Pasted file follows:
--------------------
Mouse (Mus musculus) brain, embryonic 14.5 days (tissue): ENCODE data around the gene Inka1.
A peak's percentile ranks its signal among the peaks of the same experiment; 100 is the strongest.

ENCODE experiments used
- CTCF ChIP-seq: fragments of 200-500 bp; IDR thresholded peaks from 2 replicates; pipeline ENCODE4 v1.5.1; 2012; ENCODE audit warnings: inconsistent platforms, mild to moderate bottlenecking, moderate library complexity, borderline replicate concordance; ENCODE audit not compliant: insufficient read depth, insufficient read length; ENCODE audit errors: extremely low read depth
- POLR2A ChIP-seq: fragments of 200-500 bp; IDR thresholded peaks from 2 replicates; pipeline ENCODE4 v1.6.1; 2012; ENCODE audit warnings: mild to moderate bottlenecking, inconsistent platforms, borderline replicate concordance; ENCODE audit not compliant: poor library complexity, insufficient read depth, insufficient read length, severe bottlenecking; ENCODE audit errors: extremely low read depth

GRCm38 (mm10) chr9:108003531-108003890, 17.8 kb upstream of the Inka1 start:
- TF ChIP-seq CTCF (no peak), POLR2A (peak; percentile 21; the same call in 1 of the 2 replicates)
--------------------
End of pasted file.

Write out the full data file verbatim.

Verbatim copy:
Mouse (Mus musculus) brain, embryonic 14.5 days (tissue): ENCODE data around the gene Inka1.
A peak's percentile ranks its signal among the peaks of the same experiment; 100 is the strongest.

ENCODE experiments used
- CTCF ChIP-seq: fragments of 200-500 bp; IDR thresholded peaks from 2 replicates; pipeline ENCODE4 v1.5.1; 2012; ENCODE audit warnings: inconsistent platforms, mild to moderate bottlenecking, moderate library complexity, borderline replicate concordance; ENCODE audit not compliant: insufficient read depth, insufficient read length; ENCODE audit errors: extremely low read depth
- POLR2A ChIP-seq: fragments of 200-500 bp; IDR thresholded peaks from 2 replicates; pipeline ENCODE4 v1.6.1; 2012; ENCODE audit warnings: mild to moderate bottlenecking, inconsistent platforms, borderline replicate concordance; ENCODE audit not compliant: poor library complexity, insufficient read depth, insufficient read length, severe bottlenecking; ENCODE audit errors: extremely low read depth

GRCm38 (mm10) chr9:108003531-108003890, 17.8 kb upstream of the Inka1 start:
- TF ChIP-seq CTCF (no peak), POLR2A (peak; percentile 21; the same call in 1 of the 2 replicates)